• Diabetic medical claims are forecasted to grow from $113B to $336B over the next 25 years.
  • I’m not going to spend a lot of time on personalized medicine here.  (A recent post of mine on this topic.)  They’ve been very active in this space for years talking about it. I think one of their interesting points in the Drug Trend Report is how Comparative Effectiveness will dovetail with Personalized Medicine.
  • Almost 2/3rds of people at risk for CHD in the next 10 years and eligible for lipid lowering drugs (e.g., Lipitor) were still not using them. (A common gap-in-care program run by many companies is to target these people (e.g., diabetics).)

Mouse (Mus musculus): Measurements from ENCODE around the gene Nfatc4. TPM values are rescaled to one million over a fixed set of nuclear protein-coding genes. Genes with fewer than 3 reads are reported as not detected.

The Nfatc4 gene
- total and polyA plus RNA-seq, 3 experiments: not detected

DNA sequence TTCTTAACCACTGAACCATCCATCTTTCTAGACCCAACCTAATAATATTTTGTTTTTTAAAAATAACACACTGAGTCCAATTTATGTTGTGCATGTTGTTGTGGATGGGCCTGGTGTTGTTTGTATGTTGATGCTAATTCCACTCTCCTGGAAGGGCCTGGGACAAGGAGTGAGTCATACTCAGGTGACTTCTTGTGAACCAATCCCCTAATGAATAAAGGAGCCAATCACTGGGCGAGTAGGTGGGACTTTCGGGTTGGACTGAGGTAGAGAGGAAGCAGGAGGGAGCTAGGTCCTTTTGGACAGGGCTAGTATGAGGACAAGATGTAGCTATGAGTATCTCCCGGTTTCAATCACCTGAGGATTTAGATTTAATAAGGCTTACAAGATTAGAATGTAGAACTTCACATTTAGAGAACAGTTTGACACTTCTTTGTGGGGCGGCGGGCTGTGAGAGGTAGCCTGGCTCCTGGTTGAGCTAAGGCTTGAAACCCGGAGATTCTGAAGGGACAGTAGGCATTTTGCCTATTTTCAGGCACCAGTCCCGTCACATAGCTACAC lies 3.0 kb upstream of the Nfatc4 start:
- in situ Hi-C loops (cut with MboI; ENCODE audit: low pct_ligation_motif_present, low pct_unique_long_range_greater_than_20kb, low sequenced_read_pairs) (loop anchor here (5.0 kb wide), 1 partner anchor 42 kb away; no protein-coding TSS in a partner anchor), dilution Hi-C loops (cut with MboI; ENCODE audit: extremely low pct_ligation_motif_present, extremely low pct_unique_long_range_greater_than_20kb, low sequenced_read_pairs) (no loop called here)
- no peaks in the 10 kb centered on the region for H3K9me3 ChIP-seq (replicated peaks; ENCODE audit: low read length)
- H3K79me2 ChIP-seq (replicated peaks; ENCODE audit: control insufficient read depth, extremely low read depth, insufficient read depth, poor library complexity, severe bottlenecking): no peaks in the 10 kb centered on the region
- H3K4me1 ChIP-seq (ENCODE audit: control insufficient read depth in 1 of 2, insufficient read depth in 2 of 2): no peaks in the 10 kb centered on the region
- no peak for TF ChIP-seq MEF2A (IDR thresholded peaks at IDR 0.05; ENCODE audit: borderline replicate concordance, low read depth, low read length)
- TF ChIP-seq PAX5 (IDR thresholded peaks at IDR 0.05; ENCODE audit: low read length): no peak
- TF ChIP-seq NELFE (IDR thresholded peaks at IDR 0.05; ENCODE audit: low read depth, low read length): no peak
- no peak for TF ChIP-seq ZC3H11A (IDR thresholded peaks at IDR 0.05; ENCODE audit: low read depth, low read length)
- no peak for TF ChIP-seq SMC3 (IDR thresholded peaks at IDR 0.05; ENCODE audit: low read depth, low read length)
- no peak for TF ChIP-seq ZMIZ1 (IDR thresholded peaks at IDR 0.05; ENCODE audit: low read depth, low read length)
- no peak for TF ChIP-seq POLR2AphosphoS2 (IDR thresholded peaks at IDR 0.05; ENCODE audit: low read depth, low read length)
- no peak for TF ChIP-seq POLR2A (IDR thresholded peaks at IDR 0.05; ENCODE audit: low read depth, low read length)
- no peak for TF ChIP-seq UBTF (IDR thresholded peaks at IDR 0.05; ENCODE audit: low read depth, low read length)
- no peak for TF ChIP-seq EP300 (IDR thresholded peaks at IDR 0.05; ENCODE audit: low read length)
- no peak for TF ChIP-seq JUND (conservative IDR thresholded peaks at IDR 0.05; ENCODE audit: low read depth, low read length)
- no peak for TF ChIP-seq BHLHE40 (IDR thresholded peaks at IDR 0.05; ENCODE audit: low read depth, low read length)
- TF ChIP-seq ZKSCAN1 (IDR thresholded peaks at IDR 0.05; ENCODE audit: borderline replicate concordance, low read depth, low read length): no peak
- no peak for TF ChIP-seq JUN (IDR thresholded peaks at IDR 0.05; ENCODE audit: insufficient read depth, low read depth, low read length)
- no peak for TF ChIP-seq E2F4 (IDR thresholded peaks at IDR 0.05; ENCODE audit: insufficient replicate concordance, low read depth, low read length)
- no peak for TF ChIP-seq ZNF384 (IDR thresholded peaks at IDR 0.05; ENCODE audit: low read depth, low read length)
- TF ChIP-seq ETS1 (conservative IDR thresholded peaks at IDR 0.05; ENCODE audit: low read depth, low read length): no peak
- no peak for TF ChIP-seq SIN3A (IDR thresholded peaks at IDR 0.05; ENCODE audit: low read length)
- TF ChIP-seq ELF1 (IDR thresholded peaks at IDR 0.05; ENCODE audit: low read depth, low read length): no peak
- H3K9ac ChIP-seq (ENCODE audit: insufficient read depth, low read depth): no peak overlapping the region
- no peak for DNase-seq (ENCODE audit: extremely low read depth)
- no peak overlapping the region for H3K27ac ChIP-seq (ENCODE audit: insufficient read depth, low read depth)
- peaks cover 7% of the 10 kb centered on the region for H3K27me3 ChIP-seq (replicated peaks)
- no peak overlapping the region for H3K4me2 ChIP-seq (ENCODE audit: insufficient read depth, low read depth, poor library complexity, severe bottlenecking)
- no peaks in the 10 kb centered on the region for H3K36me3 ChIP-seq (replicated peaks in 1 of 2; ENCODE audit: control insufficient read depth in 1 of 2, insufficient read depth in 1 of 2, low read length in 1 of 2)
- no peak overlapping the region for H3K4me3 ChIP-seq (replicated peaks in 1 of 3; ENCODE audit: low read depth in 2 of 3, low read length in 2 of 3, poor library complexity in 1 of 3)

• Only 29% of patients treated for high cholesterol reach their cholesterol goal.
  • They have a section on wiring healthcare which David Snow has talked about for a while. It’s a critical area to address and has lots of opportunity.
  • They also talk about the concept of collaborative care (aka medical home…aka accountable care organizations).
  • I’m a big believer that poly-pharmacy creates issues (as does poly-physician). I don’t hear much talk about it. I was glad to see them talk about a study they did which identified poly-pharmacy issues, talked to MDs, and ended up with 24% of cases where medications were changed.


A Medco survey reported that 81% of participants with a new diagnosis, who received services at a traditional retail pharmacy, either did not receive counseling or were dissatisfied with the prescription drug counseling they received. When given the opportunity to speak with a Medco Specialist Pharmacist, 75% of these patients accepted the offer of immediate telephone support.